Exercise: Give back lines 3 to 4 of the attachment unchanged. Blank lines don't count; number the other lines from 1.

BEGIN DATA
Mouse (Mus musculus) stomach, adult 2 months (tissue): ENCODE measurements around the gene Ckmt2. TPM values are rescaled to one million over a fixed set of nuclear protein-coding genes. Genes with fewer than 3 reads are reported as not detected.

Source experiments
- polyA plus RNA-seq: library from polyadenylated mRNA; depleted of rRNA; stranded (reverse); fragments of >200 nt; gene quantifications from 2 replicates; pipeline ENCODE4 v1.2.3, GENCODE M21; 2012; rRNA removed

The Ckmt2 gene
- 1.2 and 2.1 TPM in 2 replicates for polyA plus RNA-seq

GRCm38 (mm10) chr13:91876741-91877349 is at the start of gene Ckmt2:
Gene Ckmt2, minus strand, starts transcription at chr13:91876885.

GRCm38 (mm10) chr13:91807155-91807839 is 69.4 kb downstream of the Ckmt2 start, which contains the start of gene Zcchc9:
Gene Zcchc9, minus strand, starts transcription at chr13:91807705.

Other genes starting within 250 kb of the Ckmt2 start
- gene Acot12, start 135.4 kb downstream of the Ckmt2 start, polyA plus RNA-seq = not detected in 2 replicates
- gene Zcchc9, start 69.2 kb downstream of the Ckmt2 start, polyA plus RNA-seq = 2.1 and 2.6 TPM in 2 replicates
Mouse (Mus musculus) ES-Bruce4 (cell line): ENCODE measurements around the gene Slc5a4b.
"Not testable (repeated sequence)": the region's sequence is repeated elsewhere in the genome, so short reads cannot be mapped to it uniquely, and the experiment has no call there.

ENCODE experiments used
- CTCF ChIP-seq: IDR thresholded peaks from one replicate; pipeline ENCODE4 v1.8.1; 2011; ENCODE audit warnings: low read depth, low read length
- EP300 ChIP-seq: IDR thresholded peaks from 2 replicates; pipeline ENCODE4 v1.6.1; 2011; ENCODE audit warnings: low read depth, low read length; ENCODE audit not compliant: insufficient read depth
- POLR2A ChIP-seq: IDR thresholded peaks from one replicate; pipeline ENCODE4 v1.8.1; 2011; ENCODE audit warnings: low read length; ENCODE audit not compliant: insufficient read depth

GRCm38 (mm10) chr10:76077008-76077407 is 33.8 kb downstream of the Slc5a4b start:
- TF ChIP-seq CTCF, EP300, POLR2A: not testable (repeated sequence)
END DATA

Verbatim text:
- polyA plus RNA-seq: library from polyadenylated mRNA; depleted of rRNA; stranded (reverse); fragments of >200 nt; gene quantifications from 2 replicates; pipeline ENCODE4 v1.2.3, GENCODE M21; 2012; rRNA removed

The Ckmt2 gene